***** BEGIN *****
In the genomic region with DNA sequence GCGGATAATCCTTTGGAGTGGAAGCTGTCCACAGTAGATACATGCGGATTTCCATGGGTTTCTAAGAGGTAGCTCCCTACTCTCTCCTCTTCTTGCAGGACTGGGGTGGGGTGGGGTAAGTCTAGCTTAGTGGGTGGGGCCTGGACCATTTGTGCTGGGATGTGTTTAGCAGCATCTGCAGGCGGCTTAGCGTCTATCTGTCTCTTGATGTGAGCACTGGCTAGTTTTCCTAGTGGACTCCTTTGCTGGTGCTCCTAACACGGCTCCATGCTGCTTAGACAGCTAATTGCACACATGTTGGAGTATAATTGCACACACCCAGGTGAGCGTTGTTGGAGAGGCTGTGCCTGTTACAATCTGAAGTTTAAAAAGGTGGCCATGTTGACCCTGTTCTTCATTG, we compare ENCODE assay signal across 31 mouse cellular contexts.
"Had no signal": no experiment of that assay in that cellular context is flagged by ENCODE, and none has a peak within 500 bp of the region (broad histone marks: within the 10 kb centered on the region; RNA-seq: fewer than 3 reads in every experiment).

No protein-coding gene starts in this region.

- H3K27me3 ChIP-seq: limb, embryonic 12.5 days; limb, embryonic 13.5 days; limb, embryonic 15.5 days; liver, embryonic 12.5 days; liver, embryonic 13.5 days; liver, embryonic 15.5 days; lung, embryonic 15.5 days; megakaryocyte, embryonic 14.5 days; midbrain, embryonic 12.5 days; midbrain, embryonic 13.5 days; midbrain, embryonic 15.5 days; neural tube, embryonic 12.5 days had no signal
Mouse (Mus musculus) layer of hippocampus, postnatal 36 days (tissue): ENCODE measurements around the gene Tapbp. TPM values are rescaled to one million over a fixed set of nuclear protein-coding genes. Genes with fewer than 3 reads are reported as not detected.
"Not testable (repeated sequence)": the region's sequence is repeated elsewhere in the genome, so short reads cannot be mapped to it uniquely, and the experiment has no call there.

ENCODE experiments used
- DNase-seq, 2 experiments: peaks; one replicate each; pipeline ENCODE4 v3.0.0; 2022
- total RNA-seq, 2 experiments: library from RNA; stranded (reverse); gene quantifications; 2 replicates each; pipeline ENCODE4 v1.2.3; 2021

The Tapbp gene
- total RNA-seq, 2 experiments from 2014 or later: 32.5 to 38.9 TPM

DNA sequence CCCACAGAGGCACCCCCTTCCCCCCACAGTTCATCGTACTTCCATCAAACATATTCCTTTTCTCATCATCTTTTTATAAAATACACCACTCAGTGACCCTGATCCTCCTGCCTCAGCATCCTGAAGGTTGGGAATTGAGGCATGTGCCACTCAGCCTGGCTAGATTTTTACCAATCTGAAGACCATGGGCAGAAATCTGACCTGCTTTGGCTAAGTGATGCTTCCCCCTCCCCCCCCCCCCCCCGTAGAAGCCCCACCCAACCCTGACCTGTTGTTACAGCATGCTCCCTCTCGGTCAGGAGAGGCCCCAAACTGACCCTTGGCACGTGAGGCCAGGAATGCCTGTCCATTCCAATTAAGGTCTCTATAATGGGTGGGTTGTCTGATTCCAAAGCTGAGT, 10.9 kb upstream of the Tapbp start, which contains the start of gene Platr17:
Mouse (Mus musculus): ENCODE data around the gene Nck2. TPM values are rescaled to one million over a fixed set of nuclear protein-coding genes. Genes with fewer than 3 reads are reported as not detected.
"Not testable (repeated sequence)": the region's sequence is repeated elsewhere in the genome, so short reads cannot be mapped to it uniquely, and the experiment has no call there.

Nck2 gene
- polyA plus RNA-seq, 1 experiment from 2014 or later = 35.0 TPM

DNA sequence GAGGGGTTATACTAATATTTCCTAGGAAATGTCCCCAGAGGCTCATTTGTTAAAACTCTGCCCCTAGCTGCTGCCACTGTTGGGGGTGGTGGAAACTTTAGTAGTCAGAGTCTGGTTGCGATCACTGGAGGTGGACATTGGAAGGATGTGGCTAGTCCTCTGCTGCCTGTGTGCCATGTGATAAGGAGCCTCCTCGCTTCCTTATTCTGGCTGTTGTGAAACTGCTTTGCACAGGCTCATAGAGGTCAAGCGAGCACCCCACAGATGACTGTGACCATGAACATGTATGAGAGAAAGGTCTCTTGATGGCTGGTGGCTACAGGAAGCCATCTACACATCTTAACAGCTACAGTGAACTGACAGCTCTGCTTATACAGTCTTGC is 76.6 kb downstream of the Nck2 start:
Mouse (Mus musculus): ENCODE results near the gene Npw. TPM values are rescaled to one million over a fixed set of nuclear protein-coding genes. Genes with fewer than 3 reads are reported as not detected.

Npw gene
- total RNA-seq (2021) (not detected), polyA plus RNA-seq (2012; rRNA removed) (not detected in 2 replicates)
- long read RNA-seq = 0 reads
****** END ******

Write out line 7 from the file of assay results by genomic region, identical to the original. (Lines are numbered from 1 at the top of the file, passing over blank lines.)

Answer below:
ENCODE experiments used